Remember back in May when I said something about possibly wanting to write a book?
Well, in a turn of fate that I honestly didn’t expect at the time, everything I wrote there has become frightening reality. I’m delighted to announce that I have signed an agreement with University of California Press to write a history of modern composition since 1989. Yep, I’m going to be on the same label as Joshua Clover’s brilliant 1989: Bob Dylan Didn’t Have This To Sing About.
Now, before you all freak out and tell me that I can’t possibly consider writing a standard chronological narrative at this point in time, what am I, nuts?: Do not worry. I’m not doing that. And neither am I writing a book with chapter headings like ‘New Complexity’ or ‘Post-minimalism: the beat bites back’. If this book is about one thing, it is about de-siloing new music, writing about it in a way that reflects how musicians talk and work together; that is, ignoring -isms, and concentrating on ideas and decisions.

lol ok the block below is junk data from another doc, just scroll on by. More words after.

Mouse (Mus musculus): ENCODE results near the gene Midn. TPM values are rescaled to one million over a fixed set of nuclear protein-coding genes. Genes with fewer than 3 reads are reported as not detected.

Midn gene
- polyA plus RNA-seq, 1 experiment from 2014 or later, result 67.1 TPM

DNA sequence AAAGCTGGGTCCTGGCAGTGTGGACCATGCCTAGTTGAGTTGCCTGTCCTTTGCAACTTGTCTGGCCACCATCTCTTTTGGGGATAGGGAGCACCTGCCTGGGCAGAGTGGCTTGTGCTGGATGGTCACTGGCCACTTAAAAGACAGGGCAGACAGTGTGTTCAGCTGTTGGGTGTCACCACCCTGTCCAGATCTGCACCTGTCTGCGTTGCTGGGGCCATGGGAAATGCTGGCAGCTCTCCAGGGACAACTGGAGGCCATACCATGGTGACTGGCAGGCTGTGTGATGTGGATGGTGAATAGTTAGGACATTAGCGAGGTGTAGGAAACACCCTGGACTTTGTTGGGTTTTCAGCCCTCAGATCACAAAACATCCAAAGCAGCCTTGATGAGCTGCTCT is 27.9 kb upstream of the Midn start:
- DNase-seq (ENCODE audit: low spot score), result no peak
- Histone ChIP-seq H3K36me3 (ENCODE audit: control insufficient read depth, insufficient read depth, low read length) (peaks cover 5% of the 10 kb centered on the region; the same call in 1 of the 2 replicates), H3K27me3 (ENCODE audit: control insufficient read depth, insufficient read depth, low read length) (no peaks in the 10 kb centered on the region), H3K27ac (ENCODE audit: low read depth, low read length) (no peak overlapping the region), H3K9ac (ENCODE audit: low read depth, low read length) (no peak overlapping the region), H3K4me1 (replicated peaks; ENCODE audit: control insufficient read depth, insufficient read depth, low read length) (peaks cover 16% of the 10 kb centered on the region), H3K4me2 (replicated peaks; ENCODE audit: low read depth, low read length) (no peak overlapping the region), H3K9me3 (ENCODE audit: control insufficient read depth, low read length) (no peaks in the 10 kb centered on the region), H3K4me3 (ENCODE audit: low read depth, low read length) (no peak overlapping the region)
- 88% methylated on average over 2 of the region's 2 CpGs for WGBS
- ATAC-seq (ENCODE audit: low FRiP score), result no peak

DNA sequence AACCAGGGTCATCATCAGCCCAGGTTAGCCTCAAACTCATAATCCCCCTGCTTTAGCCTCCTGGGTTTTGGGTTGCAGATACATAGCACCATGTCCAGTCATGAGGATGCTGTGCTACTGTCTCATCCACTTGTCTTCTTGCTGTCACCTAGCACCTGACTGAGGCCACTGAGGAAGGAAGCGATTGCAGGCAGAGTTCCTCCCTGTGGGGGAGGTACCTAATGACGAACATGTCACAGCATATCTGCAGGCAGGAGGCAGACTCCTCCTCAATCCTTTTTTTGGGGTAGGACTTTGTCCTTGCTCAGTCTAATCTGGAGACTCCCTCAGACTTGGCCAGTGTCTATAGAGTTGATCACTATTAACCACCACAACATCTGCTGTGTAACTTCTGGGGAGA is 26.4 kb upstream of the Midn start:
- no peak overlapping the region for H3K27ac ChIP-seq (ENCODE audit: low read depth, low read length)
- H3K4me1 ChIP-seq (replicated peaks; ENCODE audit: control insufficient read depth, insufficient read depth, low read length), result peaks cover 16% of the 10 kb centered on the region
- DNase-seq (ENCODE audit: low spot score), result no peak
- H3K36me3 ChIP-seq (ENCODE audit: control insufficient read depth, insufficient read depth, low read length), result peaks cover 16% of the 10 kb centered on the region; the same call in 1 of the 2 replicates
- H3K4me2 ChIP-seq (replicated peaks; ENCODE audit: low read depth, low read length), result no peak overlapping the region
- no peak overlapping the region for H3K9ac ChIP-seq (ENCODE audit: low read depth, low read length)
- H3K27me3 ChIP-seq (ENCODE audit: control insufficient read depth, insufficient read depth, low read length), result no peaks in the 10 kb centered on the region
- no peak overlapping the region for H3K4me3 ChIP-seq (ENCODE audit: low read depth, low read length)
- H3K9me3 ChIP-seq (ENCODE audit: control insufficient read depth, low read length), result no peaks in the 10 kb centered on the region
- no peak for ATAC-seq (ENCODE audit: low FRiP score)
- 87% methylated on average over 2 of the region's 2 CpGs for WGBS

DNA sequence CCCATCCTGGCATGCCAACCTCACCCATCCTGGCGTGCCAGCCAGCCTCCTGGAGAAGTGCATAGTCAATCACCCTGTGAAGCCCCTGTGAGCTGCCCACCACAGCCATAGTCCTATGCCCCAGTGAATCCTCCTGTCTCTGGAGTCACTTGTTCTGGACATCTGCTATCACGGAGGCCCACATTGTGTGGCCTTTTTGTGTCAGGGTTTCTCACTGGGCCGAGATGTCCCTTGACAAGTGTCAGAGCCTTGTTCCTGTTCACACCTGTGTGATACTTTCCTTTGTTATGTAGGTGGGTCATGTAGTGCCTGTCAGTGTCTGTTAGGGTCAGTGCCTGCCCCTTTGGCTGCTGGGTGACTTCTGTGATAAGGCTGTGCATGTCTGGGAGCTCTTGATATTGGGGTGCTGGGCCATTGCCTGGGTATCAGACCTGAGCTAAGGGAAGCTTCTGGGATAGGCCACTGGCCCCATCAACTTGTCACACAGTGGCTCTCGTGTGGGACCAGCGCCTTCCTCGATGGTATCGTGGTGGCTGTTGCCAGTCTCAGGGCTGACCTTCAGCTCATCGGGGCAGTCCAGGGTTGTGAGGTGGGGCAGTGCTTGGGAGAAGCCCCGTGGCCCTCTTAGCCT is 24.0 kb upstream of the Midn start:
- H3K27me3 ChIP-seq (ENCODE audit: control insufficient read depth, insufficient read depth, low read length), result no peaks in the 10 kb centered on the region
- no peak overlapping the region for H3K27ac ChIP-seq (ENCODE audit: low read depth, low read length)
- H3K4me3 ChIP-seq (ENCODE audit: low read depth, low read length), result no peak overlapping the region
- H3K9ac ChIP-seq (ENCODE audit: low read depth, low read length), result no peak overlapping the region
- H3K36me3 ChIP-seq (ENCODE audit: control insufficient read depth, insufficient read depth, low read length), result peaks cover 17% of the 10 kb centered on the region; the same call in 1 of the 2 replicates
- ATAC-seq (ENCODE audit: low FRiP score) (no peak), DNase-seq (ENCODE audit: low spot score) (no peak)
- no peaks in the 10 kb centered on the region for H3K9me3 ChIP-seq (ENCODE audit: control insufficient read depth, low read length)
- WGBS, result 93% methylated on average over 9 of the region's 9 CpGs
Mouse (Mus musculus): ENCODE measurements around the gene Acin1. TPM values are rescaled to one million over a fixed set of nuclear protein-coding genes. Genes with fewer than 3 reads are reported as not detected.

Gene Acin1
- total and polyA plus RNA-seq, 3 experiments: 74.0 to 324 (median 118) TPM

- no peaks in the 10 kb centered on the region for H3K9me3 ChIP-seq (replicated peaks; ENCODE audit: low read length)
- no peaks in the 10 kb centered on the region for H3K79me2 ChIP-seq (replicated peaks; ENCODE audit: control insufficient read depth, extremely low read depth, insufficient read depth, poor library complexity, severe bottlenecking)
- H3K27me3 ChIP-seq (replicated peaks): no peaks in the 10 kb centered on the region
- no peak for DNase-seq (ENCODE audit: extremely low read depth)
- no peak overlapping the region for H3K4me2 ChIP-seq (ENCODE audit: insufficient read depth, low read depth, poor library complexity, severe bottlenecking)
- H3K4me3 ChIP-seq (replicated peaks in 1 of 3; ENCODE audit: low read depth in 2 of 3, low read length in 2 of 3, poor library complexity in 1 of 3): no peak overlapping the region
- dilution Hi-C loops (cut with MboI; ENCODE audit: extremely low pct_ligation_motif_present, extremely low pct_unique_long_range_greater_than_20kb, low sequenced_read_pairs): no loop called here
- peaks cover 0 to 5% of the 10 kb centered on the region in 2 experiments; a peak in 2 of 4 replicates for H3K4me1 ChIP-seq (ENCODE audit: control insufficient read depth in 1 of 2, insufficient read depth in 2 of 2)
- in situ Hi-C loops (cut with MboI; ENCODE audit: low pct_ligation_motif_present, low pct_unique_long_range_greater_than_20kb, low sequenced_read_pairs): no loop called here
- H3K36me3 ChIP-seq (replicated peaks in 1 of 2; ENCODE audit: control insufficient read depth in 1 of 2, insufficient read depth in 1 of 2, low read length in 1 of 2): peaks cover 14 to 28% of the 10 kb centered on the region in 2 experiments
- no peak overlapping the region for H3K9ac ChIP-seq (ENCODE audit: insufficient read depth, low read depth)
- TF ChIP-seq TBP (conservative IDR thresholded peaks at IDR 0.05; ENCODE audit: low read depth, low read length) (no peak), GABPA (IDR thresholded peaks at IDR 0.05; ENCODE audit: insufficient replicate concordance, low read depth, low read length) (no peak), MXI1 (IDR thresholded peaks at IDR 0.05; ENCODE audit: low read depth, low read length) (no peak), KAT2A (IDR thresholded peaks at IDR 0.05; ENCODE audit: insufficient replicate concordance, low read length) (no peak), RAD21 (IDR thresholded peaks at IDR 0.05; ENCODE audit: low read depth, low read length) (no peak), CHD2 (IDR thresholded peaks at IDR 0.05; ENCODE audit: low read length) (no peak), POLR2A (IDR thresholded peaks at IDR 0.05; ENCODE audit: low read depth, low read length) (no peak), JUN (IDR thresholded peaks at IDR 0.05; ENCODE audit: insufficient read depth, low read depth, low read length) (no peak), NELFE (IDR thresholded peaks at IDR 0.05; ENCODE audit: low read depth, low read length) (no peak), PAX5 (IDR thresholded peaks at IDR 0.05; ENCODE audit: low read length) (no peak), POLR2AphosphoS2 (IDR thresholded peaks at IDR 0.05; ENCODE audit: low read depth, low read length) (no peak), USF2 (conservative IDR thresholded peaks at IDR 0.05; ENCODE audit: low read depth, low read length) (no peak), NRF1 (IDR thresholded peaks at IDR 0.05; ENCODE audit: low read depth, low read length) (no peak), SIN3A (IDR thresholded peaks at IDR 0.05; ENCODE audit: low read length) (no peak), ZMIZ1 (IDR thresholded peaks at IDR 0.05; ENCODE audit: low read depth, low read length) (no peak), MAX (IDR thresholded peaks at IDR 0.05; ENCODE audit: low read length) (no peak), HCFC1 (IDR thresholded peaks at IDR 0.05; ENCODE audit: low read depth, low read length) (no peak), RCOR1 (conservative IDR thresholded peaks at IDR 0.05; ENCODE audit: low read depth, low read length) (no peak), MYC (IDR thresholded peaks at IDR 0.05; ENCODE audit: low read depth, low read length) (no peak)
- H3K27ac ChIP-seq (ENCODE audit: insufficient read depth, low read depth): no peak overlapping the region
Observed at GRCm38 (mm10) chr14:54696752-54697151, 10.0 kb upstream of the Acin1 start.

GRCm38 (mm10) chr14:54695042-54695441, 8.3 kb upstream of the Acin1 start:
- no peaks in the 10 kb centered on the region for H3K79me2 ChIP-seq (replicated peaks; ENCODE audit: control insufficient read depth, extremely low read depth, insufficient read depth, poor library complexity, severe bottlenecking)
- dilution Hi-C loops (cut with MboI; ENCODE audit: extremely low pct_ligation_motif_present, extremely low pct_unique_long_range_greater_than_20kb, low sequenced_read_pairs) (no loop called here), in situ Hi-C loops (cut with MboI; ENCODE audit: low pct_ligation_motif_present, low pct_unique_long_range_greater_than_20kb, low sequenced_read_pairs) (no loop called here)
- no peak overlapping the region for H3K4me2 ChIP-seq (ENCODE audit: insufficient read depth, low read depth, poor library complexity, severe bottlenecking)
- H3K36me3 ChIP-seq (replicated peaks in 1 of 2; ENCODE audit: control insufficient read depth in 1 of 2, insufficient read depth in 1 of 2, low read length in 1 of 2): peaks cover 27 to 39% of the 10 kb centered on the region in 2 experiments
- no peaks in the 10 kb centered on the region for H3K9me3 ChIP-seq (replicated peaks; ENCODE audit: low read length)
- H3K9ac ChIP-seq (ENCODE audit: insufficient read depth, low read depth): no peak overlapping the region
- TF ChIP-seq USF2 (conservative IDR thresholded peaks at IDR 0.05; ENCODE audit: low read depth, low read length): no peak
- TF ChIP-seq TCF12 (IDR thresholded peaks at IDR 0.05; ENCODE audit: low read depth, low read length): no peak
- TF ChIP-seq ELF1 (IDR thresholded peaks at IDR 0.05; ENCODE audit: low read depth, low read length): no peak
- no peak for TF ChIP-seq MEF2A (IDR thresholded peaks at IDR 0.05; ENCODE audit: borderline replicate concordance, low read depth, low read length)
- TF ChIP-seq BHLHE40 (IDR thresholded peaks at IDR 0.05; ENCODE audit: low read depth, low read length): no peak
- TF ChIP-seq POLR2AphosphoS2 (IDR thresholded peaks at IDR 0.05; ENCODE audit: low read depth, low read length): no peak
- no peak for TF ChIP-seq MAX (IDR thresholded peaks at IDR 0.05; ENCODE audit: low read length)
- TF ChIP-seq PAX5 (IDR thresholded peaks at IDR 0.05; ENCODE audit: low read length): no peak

So it’s going to be arranged around some pretty broad, pretty ‘meta-‘ themes, like loss, translation, permission, excess. Themes that aren’t specifically musical in origin, that have a wide applicability to the psychology of the 21st century, and are therefore the things that pre-occupy musicians (as much as any of us). As well as sidestepping the whole chronology is dead problem, I think this will allow me to do two things, both of which I’m pretty excited about. First, it puts new music on the same plane of activity and experience as real life (like the Internet, globalization, data, civil rights, the environment). And secondly, it means that I can put together composers who a more conventional history might separate, but whose themes and concerns are actually pretty similar: and when you do that, you get to talk about language and methods on a much more interesting level than just cataloguing people into ‘schools’.
The plan is to publish in three years, to coincide with the start of the 2016–17 academic year. Sounds like a long way off (doesn’t feel like it!) but I’ll be drip-feeding plenty of info here in the meantime. Those of you literally climbing the walls for a book that features both Claus-Steffen Mahnkopf and the Kronos Quartet can start letting out your breath now.